I found it helpful to have a little basket with things I needed while breastfeeding, that I could carry from room to room. I added things like snacks, nipple cream, plastic wrap (PRO TIP: helps keep the nipple cream on and prevents rubbing against the clothing), breast pads, lip balm, paper tissues, a baby cloth, my phone, etc. This way you don't have to keep on running forth and back or be looking for these items all the time.

9. Get your Supplements

Make sure you have sufficient supplements to get you through the first weeks at least, so you don’t have to stress about running out. You probably want to continue taking your prenatal for a while. If you’re breastfeeding, I’d suggest to keep on taking your prenatal till you’re finished with nursing. Also check that you have other supplements in stock that you or your baby might be needing, such as vitamin D, probiotics, Vitamin K etc. It’s also nice to have a nutritious and clean shake handy for a quick nutrient boost. See the Supplement Guide in my Postpartum Course. Make sure you're selecting quality brands, professionally grade and science based, otherwise you might not even do your body (or your baby) any good. You can get professional grade supplements drop-shipped to your place.

10. Other Helpful Items and Tips

This isn’t a finite list, but here are some other items that could be helpful for you:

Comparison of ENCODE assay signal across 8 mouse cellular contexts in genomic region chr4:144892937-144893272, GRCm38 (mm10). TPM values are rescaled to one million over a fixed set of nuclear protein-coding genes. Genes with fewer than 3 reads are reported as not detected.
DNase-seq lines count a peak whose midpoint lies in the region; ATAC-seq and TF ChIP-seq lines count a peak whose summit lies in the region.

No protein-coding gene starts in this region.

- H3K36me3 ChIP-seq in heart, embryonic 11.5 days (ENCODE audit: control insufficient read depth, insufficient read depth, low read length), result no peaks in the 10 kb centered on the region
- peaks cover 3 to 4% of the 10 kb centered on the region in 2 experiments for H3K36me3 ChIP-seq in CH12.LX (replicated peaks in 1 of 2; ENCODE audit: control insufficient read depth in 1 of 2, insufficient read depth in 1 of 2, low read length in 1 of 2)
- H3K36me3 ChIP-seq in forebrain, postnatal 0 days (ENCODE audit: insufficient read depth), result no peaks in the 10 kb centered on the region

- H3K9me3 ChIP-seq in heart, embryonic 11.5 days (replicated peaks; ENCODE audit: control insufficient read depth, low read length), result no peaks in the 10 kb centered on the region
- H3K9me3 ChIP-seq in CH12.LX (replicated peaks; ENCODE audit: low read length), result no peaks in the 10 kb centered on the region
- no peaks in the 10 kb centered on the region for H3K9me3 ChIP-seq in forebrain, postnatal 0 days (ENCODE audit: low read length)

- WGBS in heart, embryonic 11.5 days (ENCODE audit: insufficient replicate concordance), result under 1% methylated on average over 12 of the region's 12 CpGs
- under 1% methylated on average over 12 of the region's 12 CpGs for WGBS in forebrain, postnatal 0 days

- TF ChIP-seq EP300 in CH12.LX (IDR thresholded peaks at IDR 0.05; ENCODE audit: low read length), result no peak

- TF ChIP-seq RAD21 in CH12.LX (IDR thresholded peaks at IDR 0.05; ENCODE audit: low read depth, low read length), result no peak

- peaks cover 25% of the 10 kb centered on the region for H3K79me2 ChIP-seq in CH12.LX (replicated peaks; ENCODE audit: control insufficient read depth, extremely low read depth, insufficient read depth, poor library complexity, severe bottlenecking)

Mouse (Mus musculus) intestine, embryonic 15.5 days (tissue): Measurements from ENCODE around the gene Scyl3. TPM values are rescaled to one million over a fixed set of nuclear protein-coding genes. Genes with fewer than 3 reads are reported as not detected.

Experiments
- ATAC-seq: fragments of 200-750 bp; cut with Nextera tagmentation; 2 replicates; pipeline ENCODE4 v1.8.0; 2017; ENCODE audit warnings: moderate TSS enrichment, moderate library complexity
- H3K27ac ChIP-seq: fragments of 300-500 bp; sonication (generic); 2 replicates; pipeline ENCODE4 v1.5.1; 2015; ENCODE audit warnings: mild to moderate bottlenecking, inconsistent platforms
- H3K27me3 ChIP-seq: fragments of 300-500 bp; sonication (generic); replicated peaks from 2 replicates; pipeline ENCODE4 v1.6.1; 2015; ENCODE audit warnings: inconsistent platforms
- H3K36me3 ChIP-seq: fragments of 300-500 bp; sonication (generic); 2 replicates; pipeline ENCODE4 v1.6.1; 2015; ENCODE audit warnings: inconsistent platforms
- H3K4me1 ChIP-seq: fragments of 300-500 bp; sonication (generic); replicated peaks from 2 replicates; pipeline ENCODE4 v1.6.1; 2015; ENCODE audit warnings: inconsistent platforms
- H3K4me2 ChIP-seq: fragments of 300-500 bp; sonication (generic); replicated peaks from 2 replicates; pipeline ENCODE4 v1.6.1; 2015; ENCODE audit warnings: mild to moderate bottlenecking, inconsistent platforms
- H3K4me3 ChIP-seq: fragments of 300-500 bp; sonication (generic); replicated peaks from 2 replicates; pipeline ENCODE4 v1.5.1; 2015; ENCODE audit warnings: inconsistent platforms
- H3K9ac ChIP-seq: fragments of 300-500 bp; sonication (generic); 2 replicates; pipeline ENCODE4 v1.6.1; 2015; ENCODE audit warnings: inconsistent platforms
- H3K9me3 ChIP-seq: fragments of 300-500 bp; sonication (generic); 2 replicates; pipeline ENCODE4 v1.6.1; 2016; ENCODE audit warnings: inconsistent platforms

• Diapers (lots), baby wipes (lots), natural diaper cream, baby wash etc.

  • Comfortable and bigger clothes that make you feel good. Do yourself a favour and don’t try to fit into your pre-pregnancy clothes right away.

  • Nursing bras

  • Soft and bigger postpartum panties

  • Lots of pads (in different sizes). It might happen that you get irritated from wearing commercial pads daily for several weeks. You could get washable cloth pads.

  • Nursing pads to stick in the bra to catch leakage

  • Breast pump and hands-free nursing bra

  • Breast therapy pads that can be used hot or cold to decrease engorgement or help let down, especially when milk starts to come in or when ducts clog

  • Cabbage! Stick a cabbage in your fridge for postpartum. Cabbage helps with engorged breasts and plugged ducts. You can just stick them in your nursing bra. The leaves have the perfect shape.

  • Peri-bottle and witch hazel (natural astringent for soothing skin - things will be different 'down there' for a while)

  • Hot water bottle for afterpains

  • Magnesium for cramps and to help relax


Okay mama, you got this! It's impossible to be prepared for everything. Let's be open to the unexpected and surrender to the flow. However, having some crucial things in place makes postpartum life much easier. The mental preparation is important too. I had expectations that were far from reality of my first postpartum with my first daughter. In round two, I didn't expect anything of myself other than keeping my kids alive - no just kidding... I was going into this second postpartum journey with the knowledge that I did the best I could to prepare and that I would do my best to take care of my kids and myself, and that I would allow others to help me. That was enough and more than enough. With that knowing I was able to relax into what was out of my control with much more ease.


If you read all of this, you might be expecting a baby or just had a baby... I'm happy for you that you get to experience this unique and amazing time. Enjoy it to the fullest, mama, and be kind with yourself. Trust me, you'll be different afterwards. Stronger, softer, and wiser. What an exquisite journey!


Much love,
Christiane